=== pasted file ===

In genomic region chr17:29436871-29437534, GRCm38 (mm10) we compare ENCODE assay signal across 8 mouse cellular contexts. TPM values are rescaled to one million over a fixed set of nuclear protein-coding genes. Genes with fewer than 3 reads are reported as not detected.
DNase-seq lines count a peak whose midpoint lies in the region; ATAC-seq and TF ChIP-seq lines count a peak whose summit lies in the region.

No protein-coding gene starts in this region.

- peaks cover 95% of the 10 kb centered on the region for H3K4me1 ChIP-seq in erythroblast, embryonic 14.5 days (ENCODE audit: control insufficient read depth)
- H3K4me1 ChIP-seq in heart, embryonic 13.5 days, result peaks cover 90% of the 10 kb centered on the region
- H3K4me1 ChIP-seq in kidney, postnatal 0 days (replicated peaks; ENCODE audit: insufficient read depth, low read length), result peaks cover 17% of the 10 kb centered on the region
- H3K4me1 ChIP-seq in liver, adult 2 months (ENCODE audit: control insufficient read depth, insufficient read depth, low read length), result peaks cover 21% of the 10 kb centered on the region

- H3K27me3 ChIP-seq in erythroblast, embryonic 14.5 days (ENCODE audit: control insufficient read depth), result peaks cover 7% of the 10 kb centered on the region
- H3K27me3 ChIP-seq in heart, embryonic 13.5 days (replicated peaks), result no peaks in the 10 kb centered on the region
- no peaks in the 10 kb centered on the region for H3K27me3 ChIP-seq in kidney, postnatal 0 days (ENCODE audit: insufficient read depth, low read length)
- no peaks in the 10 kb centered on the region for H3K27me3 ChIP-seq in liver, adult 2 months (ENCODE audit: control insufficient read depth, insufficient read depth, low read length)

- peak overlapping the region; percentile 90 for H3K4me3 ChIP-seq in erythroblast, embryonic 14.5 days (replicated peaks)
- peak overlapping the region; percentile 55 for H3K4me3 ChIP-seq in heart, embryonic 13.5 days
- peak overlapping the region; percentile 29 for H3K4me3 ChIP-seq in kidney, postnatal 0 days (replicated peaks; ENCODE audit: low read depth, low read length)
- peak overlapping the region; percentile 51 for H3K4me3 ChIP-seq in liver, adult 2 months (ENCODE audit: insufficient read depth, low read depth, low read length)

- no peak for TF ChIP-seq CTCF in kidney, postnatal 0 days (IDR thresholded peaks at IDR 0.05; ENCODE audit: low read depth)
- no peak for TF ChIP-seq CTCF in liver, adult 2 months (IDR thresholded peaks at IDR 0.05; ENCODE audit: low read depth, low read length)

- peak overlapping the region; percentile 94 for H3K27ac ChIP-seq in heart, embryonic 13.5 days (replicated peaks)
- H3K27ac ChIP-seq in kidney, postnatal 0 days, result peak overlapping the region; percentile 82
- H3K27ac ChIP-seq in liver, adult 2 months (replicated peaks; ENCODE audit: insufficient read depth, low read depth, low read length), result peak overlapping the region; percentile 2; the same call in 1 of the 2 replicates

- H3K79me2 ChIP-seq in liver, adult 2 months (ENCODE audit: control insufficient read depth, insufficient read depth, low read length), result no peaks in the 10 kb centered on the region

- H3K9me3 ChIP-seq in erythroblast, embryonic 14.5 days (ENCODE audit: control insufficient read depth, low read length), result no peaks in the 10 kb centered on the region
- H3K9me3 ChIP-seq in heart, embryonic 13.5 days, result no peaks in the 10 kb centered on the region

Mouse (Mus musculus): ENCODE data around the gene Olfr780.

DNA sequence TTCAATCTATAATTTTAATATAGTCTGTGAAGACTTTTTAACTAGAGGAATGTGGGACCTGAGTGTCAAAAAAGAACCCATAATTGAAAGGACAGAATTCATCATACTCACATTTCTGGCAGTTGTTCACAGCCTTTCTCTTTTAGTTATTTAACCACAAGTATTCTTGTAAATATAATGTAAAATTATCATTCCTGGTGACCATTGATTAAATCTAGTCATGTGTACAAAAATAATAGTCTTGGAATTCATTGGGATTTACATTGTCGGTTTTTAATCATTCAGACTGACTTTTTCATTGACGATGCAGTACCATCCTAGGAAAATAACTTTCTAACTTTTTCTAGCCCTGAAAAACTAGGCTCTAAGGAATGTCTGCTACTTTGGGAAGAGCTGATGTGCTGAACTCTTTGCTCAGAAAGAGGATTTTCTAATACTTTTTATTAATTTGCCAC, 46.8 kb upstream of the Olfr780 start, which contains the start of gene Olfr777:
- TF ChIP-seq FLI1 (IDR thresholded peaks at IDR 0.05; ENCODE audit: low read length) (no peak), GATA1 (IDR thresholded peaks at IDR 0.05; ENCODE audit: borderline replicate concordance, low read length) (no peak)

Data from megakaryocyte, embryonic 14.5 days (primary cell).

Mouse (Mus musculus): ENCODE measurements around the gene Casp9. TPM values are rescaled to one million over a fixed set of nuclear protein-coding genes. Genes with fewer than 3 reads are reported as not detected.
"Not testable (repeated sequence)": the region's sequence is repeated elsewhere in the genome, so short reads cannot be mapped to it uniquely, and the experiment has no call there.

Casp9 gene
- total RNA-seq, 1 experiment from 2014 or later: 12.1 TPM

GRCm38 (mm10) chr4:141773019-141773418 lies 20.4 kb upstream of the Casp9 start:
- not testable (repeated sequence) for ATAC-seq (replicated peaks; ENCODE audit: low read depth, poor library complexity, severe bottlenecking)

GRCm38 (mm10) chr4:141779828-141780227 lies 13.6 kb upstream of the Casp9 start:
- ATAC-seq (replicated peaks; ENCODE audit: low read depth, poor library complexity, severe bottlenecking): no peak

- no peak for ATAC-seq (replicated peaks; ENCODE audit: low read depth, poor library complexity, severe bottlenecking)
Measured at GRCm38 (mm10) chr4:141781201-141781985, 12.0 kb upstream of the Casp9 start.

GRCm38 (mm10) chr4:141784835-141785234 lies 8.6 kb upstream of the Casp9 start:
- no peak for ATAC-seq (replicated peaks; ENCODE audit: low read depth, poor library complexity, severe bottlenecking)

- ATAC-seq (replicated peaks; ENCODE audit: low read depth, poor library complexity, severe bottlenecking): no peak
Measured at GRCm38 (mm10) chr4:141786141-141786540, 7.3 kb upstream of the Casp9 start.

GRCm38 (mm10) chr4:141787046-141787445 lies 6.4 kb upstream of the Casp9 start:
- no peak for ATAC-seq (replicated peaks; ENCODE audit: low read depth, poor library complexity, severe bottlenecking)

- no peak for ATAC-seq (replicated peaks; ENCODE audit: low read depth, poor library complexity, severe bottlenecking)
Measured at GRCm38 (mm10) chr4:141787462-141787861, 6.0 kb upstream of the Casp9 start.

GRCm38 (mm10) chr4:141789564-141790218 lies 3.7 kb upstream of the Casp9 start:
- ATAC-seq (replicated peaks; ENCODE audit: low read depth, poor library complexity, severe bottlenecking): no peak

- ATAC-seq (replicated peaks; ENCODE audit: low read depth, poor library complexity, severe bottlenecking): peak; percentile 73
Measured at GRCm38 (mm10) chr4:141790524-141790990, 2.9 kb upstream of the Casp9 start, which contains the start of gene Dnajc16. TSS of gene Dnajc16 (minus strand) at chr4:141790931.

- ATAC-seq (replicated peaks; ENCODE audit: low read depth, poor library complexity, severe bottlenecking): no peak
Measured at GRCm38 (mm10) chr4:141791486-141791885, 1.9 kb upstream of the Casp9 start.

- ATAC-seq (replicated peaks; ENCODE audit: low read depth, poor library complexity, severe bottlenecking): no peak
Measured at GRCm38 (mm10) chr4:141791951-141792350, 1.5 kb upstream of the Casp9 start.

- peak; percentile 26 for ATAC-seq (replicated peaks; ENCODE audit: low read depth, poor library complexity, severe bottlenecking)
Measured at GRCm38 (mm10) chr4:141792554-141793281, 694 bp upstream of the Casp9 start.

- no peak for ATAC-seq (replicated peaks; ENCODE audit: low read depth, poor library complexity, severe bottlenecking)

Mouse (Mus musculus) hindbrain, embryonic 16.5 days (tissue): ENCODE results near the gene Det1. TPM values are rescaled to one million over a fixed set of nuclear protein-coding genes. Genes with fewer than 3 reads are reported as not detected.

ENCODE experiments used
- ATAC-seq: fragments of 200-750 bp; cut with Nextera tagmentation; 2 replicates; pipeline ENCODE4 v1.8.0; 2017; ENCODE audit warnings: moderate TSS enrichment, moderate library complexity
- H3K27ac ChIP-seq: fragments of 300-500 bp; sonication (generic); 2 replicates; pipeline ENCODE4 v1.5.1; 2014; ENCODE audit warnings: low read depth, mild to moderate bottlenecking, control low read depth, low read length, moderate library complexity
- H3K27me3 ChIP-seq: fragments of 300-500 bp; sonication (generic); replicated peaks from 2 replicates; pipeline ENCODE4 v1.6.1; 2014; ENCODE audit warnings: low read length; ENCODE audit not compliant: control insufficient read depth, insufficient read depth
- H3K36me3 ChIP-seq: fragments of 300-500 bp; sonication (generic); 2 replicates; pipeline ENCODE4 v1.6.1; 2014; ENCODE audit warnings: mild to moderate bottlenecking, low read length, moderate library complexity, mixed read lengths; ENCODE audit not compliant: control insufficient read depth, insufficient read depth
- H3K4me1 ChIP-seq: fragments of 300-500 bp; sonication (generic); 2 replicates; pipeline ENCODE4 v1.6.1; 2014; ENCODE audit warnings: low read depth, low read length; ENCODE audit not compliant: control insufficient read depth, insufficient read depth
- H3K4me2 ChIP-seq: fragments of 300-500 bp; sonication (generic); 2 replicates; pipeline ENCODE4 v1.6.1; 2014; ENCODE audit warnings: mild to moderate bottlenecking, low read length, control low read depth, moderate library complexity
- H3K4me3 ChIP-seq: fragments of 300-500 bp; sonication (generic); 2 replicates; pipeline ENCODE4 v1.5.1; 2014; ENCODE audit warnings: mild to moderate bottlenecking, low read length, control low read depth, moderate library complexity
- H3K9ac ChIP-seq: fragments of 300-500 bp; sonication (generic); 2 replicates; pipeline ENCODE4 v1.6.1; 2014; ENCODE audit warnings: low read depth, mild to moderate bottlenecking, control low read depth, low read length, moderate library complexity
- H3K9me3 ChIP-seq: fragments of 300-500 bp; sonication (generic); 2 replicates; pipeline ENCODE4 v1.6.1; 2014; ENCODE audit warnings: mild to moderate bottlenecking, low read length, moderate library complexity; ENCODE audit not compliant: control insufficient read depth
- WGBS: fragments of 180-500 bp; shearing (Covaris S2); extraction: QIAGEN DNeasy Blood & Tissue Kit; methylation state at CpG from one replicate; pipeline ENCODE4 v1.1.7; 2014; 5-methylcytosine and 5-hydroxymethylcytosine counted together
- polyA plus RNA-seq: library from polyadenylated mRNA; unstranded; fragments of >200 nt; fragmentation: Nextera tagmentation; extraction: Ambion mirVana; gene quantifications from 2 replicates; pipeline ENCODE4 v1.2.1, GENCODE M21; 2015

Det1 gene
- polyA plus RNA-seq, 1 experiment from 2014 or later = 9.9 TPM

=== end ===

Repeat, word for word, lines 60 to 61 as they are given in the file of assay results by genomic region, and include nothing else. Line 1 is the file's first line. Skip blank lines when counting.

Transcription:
- H3K27ac ChIP-seq: fragments of 300-500 bp; sonication (generic); 2 replicates; pipeline ENCODE4 v1.5.1; 2014; ENCODE audit warnings: low read depth, mild to moderate bottlenecking, control low read depth, low read length, moderate library complexity
- H3K27me3 ChIP-seq: fragments of 300-500 bp; sonication (generic); replicated peaks from 2 replicates; pipeline ENCODE4 v1.6.1; 2014; ENCODE audit warnings: low read length; ENCODE audit not compliant: control insufficient read depth, insufficient read depth